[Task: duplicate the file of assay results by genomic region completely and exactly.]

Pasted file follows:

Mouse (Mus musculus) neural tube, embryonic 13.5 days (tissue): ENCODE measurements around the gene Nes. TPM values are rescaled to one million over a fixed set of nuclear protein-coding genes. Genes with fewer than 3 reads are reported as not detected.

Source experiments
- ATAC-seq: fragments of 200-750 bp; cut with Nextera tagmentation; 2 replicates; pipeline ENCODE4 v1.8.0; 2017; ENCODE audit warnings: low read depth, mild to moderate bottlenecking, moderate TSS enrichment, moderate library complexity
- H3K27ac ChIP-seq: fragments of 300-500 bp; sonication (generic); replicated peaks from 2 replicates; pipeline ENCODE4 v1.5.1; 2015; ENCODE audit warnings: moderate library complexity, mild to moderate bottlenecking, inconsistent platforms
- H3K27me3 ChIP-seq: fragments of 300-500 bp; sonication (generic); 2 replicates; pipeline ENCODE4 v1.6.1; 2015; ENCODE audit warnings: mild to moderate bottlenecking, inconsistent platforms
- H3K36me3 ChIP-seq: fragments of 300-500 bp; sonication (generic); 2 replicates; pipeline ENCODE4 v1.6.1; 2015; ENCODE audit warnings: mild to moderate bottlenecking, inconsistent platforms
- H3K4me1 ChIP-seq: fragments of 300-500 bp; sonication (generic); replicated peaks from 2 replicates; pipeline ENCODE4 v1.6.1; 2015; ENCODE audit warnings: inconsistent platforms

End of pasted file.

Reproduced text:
Mouse (Mus musculus) neural tube, embryonic 13.5 days (tissue): ENCODE measurements around the gene Nes. TPM values are rescaled to one million over a fixed set of nuclear protein-coding genes. Genes with fewer than 3 reads are reported as not detected.

Source experiments
- ATAC-seq: fragments of 200-750 bp; cut with Nextera tagmentation; 2 replicates; pipeline ENCODE4 v1.8.0; 2017; ENCODE audit warnings: low read depth, mild to moderate bottlenecking, moderate TSS enrichment, moderate library complexity
- H3K27ac ChIP-seq: fragments of 300-500 bp; sonication (generic); replicated peaks from 2 replicates; pipeline ENCODE4 v1.5.1; 2015; ENCODE audit warnings: moderate library complexity, mild to moderate bottlenecking, inconsistent platforms
- H3K27me3 ChIP-seq: fragments of 300-500 bp; sonication (generic); 2 replicates; pipeline ENCODE4 v1.6.1; 2015; ENCODE audit warnings: mild to moderate bottlenecking, inconsistent platforms
- H3K36me3 ChIP-seq: fragments of 300-500 bp; sonication (generic); 2 replicates; pipeline ENCODE4 v1.6.1; 2015; ENCODE audit warnings: mild to moderate bottlenecking, inconsistent platforms
- H3K4me1 ChIP-seq: fragments of 300-500 bp; sonication (generic); replicated peaks from 2 replicates; pipeline ENCODE4 v1.6.1; 2015; ENCODE audit warnings: inconsistent platforms